06/24/2013 08:25 am ET Updated Aug 24, 2013

The Changing Face of Video: A New Creative Class

It all started with a toy.

In the late 1980s, Fisher-Price -- a company known for children's toys -- released the PXL-2000, a handheld camcorder that retailed for roughly $100 USD. At ten years old, I managed to scrounge up enough money with my best friend and older sister to buy one of our own. The PXL-2000 actually records on a cassette tape, which meant grainy, black-and-white videos with a "hissy" sound quality. But none of that mattered -- we were now filmmakers!

I didn't know it at the time, but this was the beginning of a revolution. In the subsequent decades since the PXL-2000 debuted, the quality of low-cost video production tools -- from video-enabled mobile phones and DSLRs to powerful video editing software and file transfer systems -- has increased dramatically. These advancements in technology, coupled with the advent of YouTube, have paved the way for a new creative class of video producers to emerge.

I was fortunate enough to attend WPP's "STREAM" conference (or un-conference as they like to say) at the Cannes Lions festival last week. It's an impressive gathering of some bright minds in advertising, business, technology and creativity. While listening to various thought-leaders speak at the event, I noticed a powerful through line in several of the presentations: technology is empowering creative people to share powerful ideas on a global scale, and that is making the world a better place.

This powerful notion has shaped the majority of my career. After graduating college in 2002 and doing short stints at WIRED magazine and CNET Networks, I made my way to Google in 2005. I had the incredible chance to work on Google Video, which quickly shifted to YouTube when Google acquired the company in 2006. At YouTube, there were a number of senior executives focused on cutting deals with the major record labels, film and television studios and sports leagues. While I understood the importance of these deals, I was personally more interested in the new creators and the new media companies who would be built on this new thing called YouTube. How could we attract and nurture them at Internet scale?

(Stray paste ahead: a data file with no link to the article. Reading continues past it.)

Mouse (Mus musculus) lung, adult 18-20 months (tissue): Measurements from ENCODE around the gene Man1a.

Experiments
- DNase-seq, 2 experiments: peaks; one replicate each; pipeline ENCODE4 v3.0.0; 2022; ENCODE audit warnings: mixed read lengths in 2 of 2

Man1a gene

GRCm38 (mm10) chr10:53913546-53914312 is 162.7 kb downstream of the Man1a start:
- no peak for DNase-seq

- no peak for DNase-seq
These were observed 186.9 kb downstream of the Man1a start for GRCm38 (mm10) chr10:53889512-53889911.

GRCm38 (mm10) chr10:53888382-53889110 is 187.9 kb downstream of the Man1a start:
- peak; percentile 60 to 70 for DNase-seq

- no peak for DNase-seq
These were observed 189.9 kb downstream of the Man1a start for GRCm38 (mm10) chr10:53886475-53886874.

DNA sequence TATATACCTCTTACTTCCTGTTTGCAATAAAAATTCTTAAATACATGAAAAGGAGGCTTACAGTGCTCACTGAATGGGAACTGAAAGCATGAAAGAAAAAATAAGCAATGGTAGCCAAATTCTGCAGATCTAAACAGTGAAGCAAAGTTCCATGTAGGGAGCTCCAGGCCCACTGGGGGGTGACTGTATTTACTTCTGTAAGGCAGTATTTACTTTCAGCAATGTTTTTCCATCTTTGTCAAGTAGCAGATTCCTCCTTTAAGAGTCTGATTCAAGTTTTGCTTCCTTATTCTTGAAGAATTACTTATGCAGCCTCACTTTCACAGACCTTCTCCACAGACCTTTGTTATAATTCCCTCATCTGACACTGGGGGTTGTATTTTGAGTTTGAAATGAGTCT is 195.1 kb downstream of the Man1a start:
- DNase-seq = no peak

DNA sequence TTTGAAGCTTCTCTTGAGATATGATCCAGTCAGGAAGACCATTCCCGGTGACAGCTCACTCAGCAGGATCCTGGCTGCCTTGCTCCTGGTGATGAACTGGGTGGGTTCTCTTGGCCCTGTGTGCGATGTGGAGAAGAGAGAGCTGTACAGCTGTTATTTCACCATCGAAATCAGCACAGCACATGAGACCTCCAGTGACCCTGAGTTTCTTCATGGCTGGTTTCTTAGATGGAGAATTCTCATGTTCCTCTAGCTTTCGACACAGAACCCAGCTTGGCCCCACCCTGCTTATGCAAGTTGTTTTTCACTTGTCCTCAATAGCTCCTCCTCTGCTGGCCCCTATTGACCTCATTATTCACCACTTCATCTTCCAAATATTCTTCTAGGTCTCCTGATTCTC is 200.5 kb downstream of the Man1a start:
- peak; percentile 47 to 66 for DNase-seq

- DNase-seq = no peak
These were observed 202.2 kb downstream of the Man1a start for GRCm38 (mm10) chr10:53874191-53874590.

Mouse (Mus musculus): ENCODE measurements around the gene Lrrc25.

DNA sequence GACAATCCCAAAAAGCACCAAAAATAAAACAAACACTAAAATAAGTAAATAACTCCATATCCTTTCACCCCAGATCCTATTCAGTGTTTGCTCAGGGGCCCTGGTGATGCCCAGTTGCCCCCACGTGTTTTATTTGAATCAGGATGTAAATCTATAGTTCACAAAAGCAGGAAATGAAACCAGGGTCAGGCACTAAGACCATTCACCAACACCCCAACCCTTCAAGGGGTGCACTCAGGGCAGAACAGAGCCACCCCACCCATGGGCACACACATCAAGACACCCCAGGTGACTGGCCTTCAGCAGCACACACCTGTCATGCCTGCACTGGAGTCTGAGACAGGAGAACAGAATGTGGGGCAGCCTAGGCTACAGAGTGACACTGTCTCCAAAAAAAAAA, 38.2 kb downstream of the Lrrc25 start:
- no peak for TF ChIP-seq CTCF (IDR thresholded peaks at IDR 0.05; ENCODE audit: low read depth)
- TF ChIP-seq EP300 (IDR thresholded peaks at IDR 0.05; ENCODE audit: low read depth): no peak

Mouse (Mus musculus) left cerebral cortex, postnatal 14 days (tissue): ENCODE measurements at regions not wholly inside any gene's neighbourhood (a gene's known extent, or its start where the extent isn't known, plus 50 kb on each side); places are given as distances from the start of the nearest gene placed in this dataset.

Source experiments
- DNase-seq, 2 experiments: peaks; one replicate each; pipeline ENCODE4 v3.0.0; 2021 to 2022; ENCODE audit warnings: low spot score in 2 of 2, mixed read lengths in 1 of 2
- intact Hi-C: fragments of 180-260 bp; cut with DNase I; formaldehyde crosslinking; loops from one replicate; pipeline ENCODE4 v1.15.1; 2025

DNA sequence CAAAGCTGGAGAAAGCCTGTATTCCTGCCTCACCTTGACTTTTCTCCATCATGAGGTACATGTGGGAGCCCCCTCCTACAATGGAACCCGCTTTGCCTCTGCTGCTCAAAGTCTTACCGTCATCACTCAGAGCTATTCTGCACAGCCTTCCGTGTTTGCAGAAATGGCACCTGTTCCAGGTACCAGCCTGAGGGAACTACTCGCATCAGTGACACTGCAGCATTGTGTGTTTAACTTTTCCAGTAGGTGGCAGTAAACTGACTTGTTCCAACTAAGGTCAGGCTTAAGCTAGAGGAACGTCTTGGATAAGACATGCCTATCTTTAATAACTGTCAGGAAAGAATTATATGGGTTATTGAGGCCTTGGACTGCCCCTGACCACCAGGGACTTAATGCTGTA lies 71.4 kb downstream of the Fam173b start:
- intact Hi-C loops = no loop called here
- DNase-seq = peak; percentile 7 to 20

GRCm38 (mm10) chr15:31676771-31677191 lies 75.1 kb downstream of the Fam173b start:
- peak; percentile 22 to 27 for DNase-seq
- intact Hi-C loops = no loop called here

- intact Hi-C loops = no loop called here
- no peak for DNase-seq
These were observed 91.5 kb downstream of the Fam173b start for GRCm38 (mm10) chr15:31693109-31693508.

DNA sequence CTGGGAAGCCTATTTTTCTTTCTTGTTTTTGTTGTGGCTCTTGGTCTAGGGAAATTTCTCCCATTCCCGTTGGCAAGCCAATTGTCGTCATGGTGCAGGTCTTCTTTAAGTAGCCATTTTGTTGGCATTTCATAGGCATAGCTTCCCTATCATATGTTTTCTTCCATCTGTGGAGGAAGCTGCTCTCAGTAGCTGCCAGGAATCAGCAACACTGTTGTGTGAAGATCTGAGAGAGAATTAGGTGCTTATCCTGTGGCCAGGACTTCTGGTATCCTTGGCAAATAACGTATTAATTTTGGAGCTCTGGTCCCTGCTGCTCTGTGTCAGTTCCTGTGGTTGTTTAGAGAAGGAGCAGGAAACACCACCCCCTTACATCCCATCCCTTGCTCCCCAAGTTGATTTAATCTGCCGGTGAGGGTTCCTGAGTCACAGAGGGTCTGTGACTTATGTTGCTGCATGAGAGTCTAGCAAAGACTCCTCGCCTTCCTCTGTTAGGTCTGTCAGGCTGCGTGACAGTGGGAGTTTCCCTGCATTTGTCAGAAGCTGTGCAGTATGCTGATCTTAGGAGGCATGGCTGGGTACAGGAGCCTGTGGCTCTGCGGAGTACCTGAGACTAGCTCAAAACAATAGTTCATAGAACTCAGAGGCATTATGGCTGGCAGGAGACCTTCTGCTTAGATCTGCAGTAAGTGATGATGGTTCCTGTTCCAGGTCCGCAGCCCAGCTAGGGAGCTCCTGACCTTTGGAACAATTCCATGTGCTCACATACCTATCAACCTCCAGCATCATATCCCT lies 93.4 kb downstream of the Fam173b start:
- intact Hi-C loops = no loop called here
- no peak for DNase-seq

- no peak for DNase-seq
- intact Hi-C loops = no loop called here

In 2007, we launched what is still known as the YouTube Partner Program. The goal of this program was simple: reward video creators for their work by providing a share of the online advertising revenue. We all knew this was the right thing to do in order to attract more original content from creators around the world, but I personally never anticipated the scope of what was to follow. There are now over one million creators in YouTube's partner program, thousands of which earn over $100,000 USD per year for uploading original videos.

These creators are typically using low-cost production tools like the Canon 7D and editing software like Final Cut Pro to make videos that often rival the quality of major production companies and creative agencies. Take one look at DevinSuperTramp, FreddieWong or LindseyStirling to get a sense of what I'm talking about. This is the new creative class.

I left my post at YouTube in late 2010 with the crazy idea that I could build a media company on YouTube, in partnership with thousands of the best creators around the world. That company is called Fullscreen. Founded in January 2011, we are now generating over 2.5 billion video views each month with over 15,000 creators worldwide. Our little network is responsible for more than 6 billion minutes of watch time each month. With over 40MM unique viewers per month, we are the #1 Independent YouTube Partner for six months running, according to comScore. I like to think we're building what Viacom or NBC Universal would look like if you started today; powered by the new creative class and primarily reaching the so-called "cord-cutters" of the millennial generation. It has been a crazy couple of years for me, and I love every minute of it.

The cool thing about the new creative class is that there are essentially no barriers to entry. For aspiring creators who have yet to shoot their first video, this means nothing is stopping them from pursuing their dream. Furthermore, brands and marketers have the same opportunity. Relegated for decades as the "side dish" on TV commercial breaks and online as pre-rolls and banner ads, brands and marketers now have a level playing field to become the "main course" themselves. Some people call this content marketing or native advertising. I think it is just another form of creating. It all comes down to your ability to make compelling content that people want to watch and share.

I am constantly inspired by the new creative class. I am excited too see what happens as the next-generation of filmmakers evolves over time. What will come of the massive audiences many of them are building on YouTube and across the social web? Will brands evolve to become creators themselves? The future of video is changing rapidly, and I'm thrilled to be a part of it.